August 12, 2011

Happy Friday. Beautiful morning here and very changeable weather yesterday, from rain to shine.

We watched a History Channel program on Teddy Roosevelt that was quite good. You may recall that the four presidents depicted at Mt. Rushmore are Washington, Jefferson, Lincoln, and TR. By all accounts TR was a force of nature. He suffered from asthma as a boy and undertook a physical training program to build his strength. After a stint at Harvard, he worked at various jobs and entered politics, eventually becoming Assistant Secretary of the Navy, Governor of New York, Vice President, and then President when William McKinley was assassinated in 1901. TR was elected to a full term in 1904. He created five national parks and millions of acres of US forestry land and wildlife refuges. He intervened in a national coal miner strike and won concessions from the bosses for better pay and benefits. He promoted construction of the Panama Canal. He warned against the growing power of Germany and Japan. He campaigned for women’s suffrage, minimum wage, and other programs that his distant cousin FDR got enacted two decades later.

Roosevelt wrote 35 books, rode the Wyoming range for two years, went on a year-long safari in Africa, and traveled down an uncharted river in the Amazon. Along the way he won the Nobel Peace Prize for brokering peace between the Russians and Japan. And lest we forget, he rode up Kettle Hill near San Juan, Cuba, with his Rough Riders right behind him, winning a battle that led Spain to give up its last colony in the Western Hemisphere. Not many people pack as much into a life as Theodore Roosevelt had when he died age 60.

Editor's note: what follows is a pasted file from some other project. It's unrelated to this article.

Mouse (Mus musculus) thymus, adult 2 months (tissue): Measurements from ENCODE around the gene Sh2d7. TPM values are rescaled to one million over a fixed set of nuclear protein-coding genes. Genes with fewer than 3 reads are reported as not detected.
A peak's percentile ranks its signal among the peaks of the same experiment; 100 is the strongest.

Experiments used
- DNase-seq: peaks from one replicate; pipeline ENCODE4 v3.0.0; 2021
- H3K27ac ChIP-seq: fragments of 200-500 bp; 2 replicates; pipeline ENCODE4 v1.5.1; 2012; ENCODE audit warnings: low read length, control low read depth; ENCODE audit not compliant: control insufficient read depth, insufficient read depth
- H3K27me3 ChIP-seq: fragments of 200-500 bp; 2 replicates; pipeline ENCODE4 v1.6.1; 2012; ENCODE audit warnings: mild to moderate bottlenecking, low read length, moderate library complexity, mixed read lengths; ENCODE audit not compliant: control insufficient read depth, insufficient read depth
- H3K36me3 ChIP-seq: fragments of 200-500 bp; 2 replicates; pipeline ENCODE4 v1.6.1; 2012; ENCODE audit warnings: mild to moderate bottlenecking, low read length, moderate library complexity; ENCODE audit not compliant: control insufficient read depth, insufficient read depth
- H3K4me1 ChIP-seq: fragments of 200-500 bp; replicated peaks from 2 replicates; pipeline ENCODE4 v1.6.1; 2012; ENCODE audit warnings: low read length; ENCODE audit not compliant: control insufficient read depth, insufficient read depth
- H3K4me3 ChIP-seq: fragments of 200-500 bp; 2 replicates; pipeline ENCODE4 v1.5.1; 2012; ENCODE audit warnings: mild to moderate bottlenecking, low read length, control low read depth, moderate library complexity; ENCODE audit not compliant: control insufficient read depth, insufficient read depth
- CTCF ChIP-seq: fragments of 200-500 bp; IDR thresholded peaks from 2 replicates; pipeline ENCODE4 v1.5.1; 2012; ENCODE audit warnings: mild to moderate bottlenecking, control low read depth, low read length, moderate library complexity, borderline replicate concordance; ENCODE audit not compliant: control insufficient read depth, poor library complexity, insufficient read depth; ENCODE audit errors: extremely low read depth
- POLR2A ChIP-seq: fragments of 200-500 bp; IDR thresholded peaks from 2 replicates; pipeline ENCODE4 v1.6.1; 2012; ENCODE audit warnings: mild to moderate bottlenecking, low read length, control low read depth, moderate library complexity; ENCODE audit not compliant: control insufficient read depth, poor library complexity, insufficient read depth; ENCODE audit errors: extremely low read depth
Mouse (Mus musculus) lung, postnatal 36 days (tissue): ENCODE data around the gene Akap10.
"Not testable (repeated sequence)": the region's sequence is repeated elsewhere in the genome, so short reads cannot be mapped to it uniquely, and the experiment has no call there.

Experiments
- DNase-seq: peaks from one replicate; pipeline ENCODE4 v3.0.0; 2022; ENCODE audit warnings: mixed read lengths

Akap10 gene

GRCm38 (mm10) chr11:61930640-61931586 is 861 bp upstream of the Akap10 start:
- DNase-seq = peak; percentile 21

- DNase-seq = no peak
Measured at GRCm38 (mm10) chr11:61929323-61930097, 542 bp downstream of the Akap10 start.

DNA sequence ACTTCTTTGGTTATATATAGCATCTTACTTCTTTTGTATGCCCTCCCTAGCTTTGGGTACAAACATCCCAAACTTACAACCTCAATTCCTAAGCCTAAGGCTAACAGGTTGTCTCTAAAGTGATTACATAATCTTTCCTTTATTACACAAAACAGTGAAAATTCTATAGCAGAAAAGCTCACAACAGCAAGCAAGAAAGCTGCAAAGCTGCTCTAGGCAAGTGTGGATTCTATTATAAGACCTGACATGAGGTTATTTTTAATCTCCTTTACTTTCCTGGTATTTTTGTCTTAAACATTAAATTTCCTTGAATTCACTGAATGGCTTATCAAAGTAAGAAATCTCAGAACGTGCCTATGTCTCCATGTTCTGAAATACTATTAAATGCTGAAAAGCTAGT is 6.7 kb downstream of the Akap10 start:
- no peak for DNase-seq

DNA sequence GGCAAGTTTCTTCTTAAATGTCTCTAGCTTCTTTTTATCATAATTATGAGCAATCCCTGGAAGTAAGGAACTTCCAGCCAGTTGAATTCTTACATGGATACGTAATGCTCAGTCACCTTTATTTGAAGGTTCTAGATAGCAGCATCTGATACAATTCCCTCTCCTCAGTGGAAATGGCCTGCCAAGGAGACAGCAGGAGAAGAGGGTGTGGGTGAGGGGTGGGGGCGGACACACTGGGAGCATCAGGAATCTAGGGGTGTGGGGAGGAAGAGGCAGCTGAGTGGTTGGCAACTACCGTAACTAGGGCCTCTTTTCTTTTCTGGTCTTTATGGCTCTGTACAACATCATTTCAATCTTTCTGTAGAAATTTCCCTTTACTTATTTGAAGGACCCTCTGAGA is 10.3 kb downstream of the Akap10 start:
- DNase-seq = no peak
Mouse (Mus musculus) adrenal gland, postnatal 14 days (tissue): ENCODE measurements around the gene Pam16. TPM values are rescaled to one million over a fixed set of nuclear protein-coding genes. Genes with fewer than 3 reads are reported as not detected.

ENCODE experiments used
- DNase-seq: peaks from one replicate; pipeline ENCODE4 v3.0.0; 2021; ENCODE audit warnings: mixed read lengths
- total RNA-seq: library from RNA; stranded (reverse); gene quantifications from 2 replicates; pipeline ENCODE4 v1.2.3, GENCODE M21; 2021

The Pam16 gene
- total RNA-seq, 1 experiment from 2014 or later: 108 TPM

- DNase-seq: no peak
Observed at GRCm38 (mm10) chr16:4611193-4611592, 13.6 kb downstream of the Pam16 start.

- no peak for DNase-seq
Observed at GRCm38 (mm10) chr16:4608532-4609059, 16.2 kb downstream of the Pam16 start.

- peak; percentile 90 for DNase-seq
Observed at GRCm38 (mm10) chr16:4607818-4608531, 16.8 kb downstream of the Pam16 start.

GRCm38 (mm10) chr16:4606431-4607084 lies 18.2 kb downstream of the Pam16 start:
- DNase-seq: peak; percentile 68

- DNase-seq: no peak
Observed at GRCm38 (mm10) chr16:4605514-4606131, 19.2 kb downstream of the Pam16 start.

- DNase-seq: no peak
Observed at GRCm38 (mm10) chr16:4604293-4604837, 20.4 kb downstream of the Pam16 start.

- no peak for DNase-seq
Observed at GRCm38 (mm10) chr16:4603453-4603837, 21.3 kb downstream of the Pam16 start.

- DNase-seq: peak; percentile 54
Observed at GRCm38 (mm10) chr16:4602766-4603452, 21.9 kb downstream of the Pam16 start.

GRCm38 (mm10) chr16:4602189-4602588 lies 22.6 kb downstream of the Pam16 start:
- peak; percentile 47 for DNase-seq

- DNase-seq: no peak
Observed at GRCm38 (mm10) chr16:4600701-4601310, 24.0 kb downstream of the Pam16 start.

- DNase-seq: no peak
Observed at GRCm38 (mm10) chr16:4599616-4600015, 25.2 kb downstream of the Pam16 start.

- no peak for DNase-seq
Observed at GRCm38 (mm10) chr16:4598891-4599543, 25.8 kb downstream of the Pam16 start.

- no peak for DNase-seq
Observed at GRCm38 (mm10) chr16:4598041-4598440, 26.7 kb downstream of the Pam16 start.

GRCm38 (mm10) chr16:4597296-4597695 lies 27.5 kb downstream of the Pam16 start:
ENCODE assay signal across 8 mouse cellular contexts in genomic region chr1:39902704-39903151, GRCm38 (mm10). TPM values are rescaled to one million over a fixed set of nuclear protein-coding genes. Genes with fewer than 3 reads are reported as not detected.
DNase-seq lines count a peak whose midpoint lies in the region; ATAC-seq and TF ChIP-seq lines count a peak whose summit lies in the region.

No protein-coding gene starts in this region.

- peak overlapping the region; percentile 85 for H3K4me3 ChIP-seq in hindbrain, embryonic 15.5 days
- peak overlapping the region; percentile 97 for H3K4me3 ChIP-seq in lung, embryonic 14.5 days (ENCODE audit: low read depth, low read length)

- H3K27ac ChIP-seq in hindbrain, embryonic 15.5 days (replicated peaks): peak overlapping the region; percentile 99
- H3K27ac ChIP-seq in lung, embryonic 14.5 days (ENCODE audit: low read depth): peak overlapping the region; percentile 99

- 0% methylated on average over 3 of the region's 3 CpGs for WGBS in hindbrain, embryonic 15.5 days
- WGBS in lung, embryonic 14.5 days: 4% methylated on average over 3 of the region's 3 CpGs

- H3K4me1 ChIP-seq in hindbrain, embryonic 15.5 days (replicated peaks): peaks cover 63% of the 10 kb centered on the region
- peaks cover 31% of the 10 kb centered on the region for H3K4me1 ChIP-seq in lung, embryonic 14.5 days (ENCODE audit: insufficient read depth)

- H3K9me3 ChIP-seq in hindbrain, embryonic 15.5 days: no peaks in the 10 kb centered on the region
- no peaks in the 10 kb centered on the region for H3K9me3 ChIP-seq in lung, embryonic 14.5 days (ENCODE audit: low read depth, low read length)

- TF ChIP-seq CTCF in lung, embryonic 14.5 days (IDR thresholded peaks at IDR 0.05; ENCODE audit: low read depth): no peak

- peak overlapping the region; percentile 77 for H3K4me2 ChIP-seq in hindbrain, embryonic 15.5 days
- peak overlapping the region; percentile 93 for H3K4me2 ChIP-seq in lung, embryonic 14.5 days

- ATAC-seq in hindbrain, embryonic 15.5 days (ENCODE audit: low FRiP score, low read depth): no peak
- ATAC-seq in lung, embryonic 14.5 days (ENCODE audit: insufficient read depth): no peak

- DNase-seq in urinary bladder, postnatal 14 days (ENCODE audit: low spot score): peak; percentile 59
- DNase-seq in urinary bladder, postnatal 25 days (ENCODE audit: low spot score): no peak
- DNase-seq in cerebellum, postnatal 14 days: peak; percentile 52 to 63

The voice-over speeches and correspondence are done pretty well by Richard Dreyfuss. TR lived when motion picture photography was coming into its own, and there is jerky film of him giving speeches, waving at crowds, and walking up and down steps of public buildings. Commentators include assorted biographers, some descendants, “Big Dog” Clinton and “Turd-Blossom” Rove. On two DVDs from Netflix.

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